Strengthening the position of Union trademark owners
ECJ clarifies court jurisdiction
In its judgment in Case C-172/18, delivered on 5 September 2019, the European Court of Justice (ECJ) made clear which court has jurisdiction for actions concerning the infringement of an European Union trade mark (EUTM) by advertising and offering products online. The specific question involved was whether the proprietor of an EUTM which has (allegedly) been infringed can bring an action against a third party before a court in Member State A (where the consumers and traders are located) even though the third party made decisions and took steps in another Member State (B) to bring about the electronic display. The ECJ’s reply is: Yes, it can (even if this alternative forum has consequences).
The background of the request for a preliminary ruling is a dispute between the company AMS Neve, domiciled in the United Kingdom (UK), and Heritage Audio, domiciled in Spain. Heritage Audio is accused of having offered consumers in the UK imitations of goods sold by AMS Neve and advertising them for sale on its website and social media platforms. AMS Neve brought an action before the Intellectual Property and Enterprise Court in the UK for infringement of its EUTM “1073”. Following a plea by Heritage Audio, the court declared that it lacked jurisdiction for the infringement claim filed on the basis of the EUTM; it said that the courts of the Member State where the defendant is domiciled (in this case Spain) have jurisdiction. Heritage Audio appealed to the Court of Appeal (England and Wales) (Civil Division), which suspended the proceedings and referred the matter to the ECJ for a preliminary ruling.
In principle, Article 97(1) of Regulation (EC) No 207/2009 (now Article 125(1) of Regulation (EU) 2017/1001) states that the courts of the Member State where the defendant is domiciled or in which he has an establishment have jurisdiction. Under Article 97(5) of Regulation (EC) No 207/2009 (now Article 125(5) of Regulation (EU) 2017/1001), the plaintiff can “also” bring its action in the courts of the Member State “in which the act of infringement has been committed or threatened”. As a result of its decision, the plaintiff determines the territorial extent of jurisdiction of the seized court at the same time. If the infringement action is based on Article 97(1) of Regulation (EC) No 207/2009, it potentially covers acts of infringement committed in the entire territory of the EU, whereas if it is based on Article 97(5) of Regulation (EC) No 207/2009, it is restricted to acts of infringement committed or threatened in a single Member State, namely the Member State where the seized court is located. Thus the judgment focuses on the interpretation of Article 97(5) of Regulation (EC) No 207/2009 and how the location of the act of infringement is to be defined for online advertising and offers for sales.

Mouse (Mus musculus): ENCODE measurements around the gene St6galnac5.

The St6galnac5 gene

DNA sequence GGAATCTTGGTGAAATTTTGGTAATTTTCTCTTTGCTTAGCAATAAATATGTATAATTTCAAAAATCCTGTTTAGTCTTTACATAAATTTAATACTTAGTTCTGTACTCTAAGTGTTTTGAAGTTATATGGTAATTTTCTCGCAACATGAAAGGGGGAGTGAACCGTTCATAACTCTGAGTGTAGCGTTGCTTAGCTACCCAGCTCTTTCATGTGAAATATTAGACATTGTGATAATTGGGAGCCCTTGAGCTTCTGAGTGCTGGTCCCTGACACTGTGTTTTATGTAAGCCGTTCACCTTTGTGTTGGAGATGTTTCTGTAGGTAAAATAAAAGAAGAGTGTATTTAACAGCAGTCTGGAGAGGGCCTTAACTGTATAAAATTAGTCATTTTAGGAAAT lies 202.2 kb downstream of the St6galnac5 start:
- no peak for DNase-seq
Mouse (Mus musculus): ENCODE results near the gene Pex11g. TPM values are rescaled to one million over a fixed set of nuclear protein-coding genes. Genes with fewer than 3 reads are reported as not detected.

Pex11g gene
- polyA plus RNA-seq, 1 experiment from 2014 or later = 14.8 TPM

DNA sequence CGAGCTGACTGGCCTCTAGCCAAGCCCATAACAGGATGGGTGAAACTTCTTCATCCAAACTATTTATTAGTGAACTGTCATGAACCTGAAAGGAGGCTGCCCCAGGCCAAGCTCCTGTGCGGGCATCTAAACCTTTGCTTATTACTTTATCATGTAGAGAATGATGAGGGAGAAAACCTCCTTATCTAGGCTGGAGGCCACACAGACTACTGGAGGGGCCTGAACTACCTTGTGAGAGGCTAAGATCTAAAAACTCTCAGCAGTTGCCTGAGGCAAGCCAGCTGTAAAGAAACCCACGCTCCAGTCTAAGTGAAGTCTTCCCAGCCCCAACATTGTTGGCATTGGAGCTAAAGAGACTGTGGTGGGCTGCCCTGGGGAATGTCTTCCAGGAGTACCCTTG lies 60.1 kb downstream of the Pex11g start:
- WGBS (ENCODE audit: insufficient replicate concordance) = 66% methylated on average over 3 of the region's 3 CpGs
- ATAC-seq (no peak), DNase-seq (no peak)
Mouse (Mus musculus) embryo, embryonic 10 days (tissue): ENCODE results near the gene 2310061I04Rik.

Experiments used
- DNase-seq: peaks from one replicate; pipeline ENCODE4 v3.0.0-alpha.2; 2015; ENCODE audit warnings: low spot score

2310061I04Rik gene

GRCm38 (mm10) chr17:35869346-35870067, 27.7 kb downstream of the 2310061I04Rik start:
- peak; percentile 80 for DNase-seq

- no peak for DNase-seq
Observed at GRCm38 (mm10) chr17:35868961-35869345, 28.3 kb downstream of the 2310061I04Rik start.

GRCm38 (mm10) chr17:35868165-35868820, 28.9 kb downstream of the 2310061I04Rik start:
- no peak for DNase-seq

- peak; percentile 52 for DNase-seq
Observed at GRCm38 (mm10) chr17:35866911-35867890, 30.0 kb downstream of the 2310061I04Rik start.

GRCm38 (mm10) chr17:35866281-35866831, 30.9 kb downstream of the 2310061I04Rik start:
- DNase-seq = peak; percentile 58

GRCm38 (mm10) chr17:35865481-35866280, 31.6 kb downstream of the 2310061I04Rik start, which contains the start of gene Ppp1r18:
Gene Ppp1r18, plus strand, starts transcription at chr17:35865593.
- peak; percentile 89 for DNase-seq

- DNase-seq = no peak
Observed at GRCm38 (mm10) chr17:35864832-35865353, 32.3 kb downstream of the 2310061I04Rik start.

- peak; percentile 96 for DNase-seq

Interpretation of Article 97(5) of Regulation (EC) No 207/2009
In this respect, the ECJ starts by making clear that jurisdiction under the above provisions has the character of a lex specialis when compared to the provision of Regulation (EC) No 44/2001 (Brussels I Regulation) and Regulation (EU) No 1215/2012 (Brussels Ia Regulation). It holds that the forum provided for in Article 97(5) of Regulation (EC) No 207/2009 is alternative (and not cumulative) and is intended to give the proprietor of the EUTM the possibility to bring targeted actions each of which relates to acts of infringement committed within a single Member State. It says that as these actions do not relate to the same territory and therefore do not have the same subject matter, they are not subject to the rules on lis pendens.
The ECJ also points out the existing case law, including its judgment in Case C-324/09 [L'Oréal and Others] which states that it has to be assumed that the acts in question (consisting of advertising and offers for sale of goods displayed electronically with respect to products bearing a sign identical or similar to an EUTM without the consent of the proprietor of that mark) were committed in the territory where the consumers or traders to whom that advertising and those offers for sale are directed are located. The purpose of this is to prevent an infringer from evading the application of the European Union Trade Mark Regulation and undermining its effectiveness by relying on the fact that that advertising and those offers for sale were placed online outside the European Union.